Review: The Finalist Showcase 2024

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The Finalist Showcase is a staple of the DST calendar, bringing together 9 of Durham’s finest performers on the Assembly Rooms stage for one night of theatre; the 2024 rendition is utterly brilliant. Helmed by co-directors and Emily Browning, the showcase offers 2 acts of both monologues and duologues from an eclectic range of plays (and musicals) that results in a supremely entertaining evening. 

The standard across the board is exceptional, with all involved operating at a near-professional standard. Although predominantly contemporary pieces, each actor showcases an impressive ability at navigating multiple genres. Credit here, then, must be directed not only to the performers but to the directing team for the set list. Given the range of pieces on show, transitions could be jarring if not handled appropriately, but Browning and Phillips find an ingenious flow that takes us from Stephen Sondheim to Dennis Kelly, and Polly Stenham to Chris Bush. 

And it would be redundant not to mention all the performers that took to the stage: James Roberts, Louise Coggrave, Honor Calvert, Isabel Askew, Ben Lewis, Bhav Amar, Bella Chapman, Zara Stokes Neustadt, Alfie Cook. Each and every one of these talented actors displayed a breadth of dramatic talent across their three pieces that resulted in their deserved standing ovation at the end of the triumphant evening. 

and started the evening with a duologue from James Graham’s ‘Labour of Love’, instantly captivating the audience with their chemistry that pitted a reformed Labour MP (Lewis) against his constituency agent (Stokes Neustadt) in his office. Most impressive, here, is the way the two actors find moments of tenderness beneath the exasperation resulting from their turbulent relationship and thorny wit of Graham’s dialogue. At times, I would have liked more vocal conviction from Stokes Neustadt as she occasionally loses some words, but this is minor in an otherwise fantastic duologue. 

The standard across the board is exceptional, with all involved operating at a near-professional standard

Their monologues are no different; Lewis, in particular, shines with his masterful stage presence, precise movement and vocal tonality (something he has a fantastic command over) – manifested best in his laugh-out-loud portrayal of a twenties-something man, bemoaning his escaping youth after an unproductive lads holiday to “Shagaluf” in Caitlin McEwan’s ‘Thick Skin’, that had the audience in stitches from the first line. Stokes Neustadt offers an impressive versatility across her two monologues; her raw vulnerability in Rhiannon Faith’s ‘Smack That’ should be deservingly commended for handling such difficult content matter with aplomb, but it is the pure sass injected into her performance in ‘Bull’ by Mike Bartlett that is the most memorable – her changes in register as she moved between the character’s extemporaneous ramblings and the snide asides to her friend are gloriously effortless.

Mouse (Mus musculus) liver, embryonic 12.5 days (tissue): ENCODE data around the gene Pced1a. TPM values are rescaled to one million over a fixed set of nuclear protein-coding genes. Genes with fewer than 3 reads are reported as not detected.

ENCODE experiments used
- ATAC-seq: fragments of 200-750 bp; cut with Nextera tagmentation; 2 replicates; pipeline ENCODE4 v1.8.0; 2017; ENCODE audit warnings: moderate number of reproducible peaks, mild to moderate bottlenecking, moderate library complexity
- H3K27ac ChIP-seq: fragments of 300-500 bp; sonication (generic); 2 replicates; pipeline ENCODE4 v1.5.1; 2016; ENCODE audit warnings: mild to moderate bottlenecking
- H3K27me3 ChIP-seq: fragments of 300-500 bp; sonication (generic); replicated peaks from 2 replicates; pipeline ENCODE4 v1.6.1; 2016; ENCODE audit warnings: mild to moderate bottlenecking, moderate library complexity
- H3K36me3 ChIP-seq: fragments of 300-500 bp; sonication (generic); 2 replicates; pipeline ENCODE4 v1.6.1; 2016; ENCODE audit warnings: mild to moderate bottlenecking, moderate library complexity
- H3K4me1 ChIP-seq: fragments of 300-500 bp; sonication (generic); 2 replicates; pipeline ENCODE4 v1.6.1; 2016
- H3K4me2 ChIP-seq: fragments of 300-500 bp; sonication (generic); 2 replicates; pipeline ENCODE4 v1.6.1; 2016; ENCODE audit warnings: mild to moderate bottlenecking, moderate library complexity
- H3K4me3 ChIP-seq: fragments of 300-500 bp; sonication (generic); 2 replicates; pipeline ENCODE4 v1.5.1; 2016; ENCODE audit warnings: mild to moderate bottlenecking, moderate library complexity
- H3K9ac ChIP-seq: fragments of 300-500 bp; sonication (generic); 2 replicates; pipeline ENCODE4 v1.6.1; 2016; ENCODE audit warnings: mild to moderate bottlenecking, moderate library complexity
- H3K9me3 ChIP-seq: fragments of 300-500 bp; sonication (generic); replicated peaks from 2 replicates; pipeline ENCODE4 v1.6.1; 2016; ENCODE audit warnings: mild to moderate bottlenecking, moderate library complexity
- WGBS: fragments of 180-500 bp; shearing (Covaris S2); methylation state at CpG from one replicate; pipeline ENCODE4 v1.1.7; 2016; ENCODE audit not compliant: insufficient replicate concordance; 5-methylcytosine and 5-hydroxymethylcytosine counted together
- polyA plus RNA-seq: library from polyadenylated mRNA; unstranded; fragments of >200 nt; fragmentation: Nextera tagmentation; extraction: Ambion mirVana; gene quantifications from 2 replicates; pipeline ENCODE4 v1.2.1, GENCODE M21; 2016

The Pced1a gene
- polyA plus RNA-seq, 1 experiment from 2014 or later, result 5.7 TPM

This is an aspect equally employed by in her outstanding performance in ‘Bitter Lemons’ by Lucy Hayes where she plays a football goalie dealing with an unwanted pregnancy. Chapman’s performance is totally organic, breathing lived experience into a complex character and changing styles effortlessly throughout the monologue. She should also be recognised for her emotionless delivery in Lulu Raczka’s ‘Nothing’ which made the description of her friend’s assault all the more powerful and impactful. 

Yet, it is clear that Chapman has range, exemplified by her nonchalance in Miriam Battye’s ‘Strategic Love Play’ (her duologue with James Roberts). Roberts is good in this monologue, displaying a sound control of emotion and gesture for the awkward character. His chemistry with Chapman is great and ensures the piece hits as intended. His monologue from ‘Kiss Me Like You Mean It’ by Chris Chibnell is equally good, although I would’ve liked some more dynamism both in terms of voice and movement as it sometimes fell a little flat. Roberts performed another duologue instead of a second monologue – ‘Julie’ by Polly Stenham with Bhav Amar – and, although his diction and lack of projection at the beginning means we lost some words, he warms into the performance, commanding the space with some deliberate and well-considered movement, and stellar emotional punch.